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Today's Features

  • In Celebration of Black History Month, H.K. Edgerton will be North Carolina Sons of Confederate Veterans Camp 794’s featured speaker at 2:30 p.m. Sunday, Feb. 14, at Peace Baptist Church at 653 Love Mill Road in Whiteville.

    The public is invited, and there is no admission charge.

    H. K. Edgerton is a black Southern heritage activist and former president of the NAACP’s Asheville branch. He may best be recognized as the man who marched from North Carolina to Texas to build awareness of Southern culture and history.

  • Even though Old Man Winter seems insistent on hanging around, our gardens are beginning to awaken.

    The early daffodils are already up and the red maples are letting us know why they’re called “red maple” (the red flowers).

    If that’s not enough to chase away your winter blahs, consider adding Japanese flowering apricot to your garden. It always blooms in January and February in shades of white, pink and red.

  • I came across an interesting article the other day that triggered an idea in what little frozen brain I have left. Master Gardeners throw out terms concerning America’s favorite pastime as if everyone was familiar with the terms. I will try and explain some of the more common terms as well as some unusual ones.

    •Soil pH: All soils range from 0-14 with 7.0 being neutral.

    •Acid soil is soil with a pH below 7.0. Most vegetables, fruits, trees and grasses grow best in a soil with a pH of 5.5 to 7.0.

  • Religion, if not spirituality, is plagued by a certain passivity. Even the words we use denote a presence that requires response but seems not to evoke participation.

    We attend worship services and Bible studies. We say our prayers. We love our neighbor—though often less than ourselves. There is activity involved, but rarely the radical action that tries human souls and resurrects the spirit.

  • Volunteers who pick up a hammer and help a local family are now one-step closer to vacationing with Mickey, Minnie and Donald.

    Brunswick County residents can now volunteer locally and participate in the “Give a Day. Get a Disney Day.” program. Those who volunteer eight hours of time with one of the participating agencies will receive a voucher good for one day at a Disneyland or Walt Disney World theme park.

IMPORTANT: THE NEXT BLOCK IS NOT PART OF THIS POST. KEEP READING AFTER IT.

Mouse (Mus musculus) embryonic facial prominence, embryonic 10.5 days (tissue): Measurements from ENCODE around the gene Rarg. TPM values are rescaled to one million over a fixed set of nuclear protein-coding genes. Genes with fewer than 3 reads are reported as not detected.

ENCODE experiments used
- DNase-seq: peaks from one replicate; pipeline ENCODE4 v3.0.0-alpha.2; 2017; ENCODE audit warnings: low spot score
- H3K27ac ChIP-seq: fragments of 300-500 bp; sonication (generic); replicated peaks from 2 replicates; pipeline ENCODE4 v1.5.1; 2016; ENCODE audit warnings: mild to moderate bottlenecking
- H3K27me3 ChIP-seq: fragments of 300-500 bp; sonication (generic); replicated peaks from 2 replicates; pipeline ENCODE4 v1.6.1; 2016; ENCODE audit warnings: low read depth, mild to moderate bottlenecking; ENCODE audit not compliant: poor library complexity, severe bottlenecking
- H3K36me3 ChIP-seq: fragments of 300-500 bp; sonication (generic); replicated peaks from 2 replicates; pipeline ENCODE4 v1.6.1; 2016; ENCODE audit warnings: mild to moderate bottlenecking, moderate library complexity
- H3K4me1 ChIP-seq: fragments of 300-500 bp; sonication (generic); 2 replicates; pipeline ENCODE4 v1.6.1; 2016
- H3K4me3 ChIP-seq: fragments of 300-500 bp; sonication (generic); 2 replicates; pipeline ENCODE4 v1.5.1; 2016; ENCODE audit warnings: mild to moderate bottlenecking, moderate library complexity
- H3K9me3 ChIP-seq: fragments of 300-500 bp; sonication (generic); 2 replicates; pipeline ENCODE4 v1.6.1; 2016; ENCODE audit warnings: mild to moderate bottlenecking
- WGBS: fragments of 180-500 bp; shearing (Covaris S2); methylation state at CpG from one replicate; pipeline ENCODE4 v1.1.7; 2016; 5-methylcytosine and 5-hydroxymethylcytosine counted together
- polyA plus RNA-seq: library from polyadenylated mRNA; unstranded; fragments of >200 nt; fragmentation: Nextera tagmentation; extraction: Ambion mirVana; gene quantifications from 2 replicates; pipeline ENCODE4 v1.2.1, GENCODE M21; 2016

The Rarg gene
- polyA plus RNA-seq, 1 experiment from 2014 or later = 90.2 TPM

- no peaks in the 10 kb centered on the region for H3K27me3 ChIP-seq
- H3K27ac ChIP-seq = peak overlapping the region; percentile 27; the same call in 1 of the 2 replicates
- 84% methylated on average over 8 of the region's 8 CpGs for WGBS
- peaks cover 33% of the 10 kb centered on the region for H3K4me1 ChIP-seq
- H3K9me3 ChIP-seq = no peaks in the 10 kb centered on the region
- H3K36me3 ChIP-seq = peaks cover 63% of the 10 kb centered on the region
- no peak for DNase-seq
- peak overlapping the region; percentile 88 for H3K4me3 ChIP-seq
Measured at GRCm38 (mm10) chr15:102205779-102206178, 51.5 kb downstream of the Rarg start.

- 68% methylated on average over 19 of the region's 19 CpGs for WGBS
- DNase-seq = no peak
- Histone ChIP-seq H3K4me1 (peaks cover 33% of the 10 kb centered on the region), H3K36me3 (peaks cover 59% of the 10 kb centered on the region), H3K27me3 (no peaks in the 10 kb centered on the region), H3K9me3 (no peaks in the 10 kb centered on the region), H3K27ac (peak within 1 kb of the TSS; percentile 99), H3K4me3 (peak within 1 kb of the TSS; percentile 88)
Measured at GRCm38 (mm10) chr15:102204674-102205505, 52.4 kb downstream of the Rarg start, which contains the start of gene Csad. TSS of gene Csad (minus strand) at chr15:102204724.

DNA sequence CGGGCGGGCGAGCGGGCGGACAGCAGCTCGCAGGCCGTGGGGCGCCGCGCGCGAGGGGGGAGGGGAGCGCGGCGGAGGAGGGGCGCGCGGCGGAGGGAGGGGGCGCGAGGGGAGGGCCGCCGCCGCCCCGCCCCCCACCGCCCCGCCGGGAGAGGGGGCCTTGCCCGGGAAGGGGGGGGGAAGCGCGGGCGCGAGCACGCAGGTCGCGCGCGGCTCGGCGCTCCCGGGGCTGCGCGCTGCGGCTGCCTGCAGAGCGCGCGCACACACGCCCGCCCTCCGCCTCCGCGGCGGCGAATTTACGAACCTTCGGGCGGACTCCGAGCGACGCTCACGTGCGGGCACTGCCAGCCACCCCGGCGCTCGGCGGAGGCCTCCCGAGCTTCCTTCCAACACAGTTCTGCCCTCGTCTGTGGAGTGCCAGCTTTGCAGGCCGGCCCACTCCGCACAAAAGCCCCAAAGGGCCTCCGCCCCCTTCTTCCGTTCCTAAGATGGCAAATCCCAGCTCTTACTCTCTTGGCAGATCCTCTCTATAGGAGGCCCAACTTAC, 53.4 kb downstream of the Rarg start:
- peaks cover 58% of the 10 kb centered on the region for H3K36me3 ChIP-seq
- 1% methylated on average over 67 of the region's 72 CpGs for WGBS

• Staff report

    With Valentine’s Day quickly approaching, Silver Coast Winery in Brunswick County is setting the stage and mood early with its annual Wine and Chocolate Pairing from noon-5 p.m. Saturday, Feb. 6.

    Participants will enjoy award-winning Silver Coast wines served in a signature Silver Coast wineglass and paired with four handmade gourmet chocolates.

    The cost is $15 per person.

    Seatings are on the hour starting at noon, with the last one at 4 p.m. Reservations are limited.

  • Cooking seafood is really rather simple once you know the basic cooking techniques and a couple of tips to ensure success.

    When cooking fresh or even frozen fish, the standard rule of seafood cookery is 10 minutes cooking time per each inch of thickness. This will vary, though, depending on the density of the flesh or whether it’s being stuffed or cooked from frozen. You can tell when it’s done when the flesh becomes opaque all the way through and flakes easily with a fork.

  • Last week, I had the opportunity to go to the Green and Growin’ Show in Greensboro and hang out with lots of plant people from all over the state. While the economy continues to struggle, there are some wonderful new plants that will soon find their way into the nursery trade.

    One of the most interesting talks was by Dr. Dennis Werner, a plant breeder at my employer, N.C. State University. Werner worked on coming up with great commercial peach varieties for more than 20 years. In the past five years or so, he has devoted his ample skill to redbuds and butterfly bushes.

  • It’s cold outside and you really don’t feel like working in your garden. Those seed catalogs sitting by the fireplace look much more inviting, but the garden looks so unkempt. Well, that is just fine because those frozen perennial stalks look messy but they serve a purpose.

    The seeds of Echinacea and Rudbeckia will attract and feed the birds: There are also plants that like the protection their foliage provides for their crowns. Asclepias (milkweed), Chrysanthemums and Heuchera (Coral Bells) fare best if cleaned up in the spring.

  • I don’t believe in coincidences. I believe in providential happenings. These are the events, experiences and episodes in life that occur with the sudden surprise of grace. They happen while we are busily doing something else, alerting us to the constant presence of a creative God. They cause us to exclaim, “You won’t believe what just happened!” And then, we begin our tale of the unexpected, the unusual, or the unimaginable—a saga we label coincidental.